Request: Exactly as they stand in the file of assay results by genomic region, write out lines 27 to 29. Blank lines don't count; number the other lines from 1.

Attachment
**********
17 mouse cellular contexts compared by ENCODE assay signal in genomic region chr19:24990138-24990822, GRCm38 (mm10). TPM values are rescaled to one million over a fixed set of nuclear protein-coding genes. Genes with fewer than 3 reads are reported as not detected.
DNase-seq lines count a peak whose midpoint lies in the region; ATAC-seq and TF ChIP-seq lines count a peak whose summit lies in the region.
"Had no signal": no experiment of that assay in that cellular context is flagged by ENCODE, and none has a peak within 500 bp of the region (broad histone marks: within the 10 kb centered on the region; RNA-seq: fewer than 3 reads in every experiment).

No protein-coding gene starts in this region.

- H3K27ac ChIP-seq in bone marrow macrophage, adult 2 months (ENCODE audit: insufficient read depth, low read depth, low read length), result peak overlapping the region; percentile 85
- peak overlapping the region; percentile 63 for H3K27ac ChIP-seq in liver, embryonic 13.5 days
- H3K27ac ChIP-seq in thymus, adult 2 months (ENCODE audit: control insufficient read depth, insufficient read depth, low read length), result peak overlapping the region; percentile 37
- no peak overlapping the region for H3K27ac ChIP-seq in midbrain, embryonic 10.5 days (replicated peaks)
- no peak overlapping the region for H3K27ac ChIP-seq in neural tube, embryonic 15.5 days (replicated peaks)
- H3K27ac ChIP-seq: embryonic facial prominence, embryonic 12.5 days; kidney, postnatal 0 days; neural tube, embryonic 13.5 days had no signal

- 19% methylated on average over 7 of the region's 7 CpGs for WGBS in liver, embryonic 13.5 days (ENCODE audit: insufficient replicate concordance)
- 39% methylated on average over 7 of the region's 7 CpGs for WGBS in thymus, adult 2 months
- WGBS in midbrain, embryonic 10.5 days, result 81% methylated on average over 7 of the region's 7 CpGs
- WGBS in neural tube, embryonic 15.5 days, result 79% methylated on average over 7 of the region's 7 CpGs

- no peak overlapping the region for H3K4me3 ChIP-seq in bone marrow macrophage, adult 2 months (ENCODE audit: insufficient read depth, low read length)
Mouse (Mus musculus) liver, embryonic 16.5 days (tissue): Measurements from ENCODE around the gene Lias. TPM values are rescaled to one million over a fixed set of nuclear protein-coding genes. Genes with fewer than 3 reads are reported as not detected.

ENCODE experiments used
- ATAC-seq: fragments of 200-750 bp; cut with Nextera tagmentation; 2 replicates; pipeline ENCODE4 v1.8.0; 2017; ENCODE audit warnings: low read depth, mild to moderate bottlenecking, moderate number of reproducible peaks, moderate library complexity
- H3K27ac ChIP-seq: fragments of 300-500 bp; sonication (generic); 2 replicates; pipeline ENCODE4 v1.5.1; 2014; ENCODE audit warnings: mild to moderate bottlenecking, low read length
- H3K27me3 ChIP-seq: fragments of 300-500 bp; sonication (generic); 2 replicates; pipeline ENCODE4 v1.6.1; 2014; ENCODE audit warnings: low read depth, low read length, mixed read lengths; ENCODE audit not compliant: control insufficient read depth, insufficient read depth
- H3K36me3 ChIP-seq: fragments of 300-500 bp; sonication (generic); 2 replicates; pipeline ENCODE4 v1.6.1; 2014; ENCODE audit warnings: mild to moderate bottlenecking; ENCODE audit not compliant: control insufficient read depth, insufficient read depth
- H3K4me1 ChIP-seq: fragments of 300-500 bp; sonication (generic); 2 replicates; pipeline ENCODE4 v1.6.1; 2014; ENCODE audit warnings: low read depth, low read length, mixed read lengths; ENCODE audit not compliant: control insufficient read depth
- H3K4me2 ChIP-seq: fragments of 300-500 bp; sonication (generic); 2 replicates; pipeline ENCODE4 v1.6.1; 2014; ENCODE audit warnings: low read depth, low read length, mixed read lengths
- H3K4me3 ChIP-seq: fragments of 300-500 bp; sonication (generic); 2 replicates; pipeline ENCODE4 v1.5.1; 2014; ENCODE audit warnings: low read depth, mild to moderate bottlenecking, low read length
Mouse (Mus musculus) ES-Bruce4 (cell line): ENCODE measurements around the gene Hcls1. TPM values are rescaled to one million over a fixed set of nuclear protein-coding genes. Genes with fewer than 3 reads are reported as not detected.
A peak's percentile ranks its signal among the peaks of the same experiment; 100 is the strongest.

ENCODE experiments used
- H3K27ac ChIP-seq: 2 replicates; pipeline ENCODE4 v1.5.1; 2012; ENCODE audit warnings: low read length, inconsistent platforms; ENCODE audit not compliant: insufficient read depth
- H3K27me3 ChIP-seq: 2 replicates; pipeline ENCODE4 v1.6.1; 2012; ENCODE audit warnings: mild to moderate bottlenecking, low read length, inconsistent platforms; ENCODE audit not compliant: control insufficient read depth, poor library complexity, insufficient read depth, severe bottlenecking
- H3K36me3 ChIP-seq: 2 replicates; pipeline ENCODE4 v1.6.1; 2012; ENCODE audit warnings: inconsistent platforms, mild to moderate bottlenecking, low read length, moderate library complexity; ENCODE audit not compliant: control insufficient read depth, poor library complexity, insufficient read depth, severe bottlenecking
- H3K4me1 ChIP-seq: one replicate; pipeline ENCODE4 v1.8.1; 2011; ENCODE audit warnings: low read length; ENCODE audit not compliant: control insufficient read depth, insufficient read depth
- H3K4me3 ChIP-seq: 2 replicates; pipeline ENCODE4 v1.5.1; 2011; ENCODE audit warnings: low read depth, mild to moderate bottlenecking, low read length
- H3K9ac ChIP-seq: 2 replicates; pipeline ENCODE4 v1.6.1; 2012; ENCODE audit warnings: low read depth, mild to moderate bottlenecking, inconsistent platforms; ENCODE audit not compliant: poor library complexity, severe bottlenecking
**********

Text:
ENCODE experiments used
- H3K27ac ChIP-seq: 2 replicates; pipeline ENCODE4 v1.5.1; 2012; ENCODE audit warnings: low read length, inconsistent platforms; ENCODE audit not compliant: insufficient read depth
- H3K27me3 ChIP-seq: 2 replicates; pipeline ENCODE4 v1.6.1; 2012; ENCODE audit warnings: mild to moderate bottlenecking, low read length, inconsistent platforms; ENCODE audit not compliant: control insufficient read depth, poor library complexity, insufficient read depth, severe bottlenecking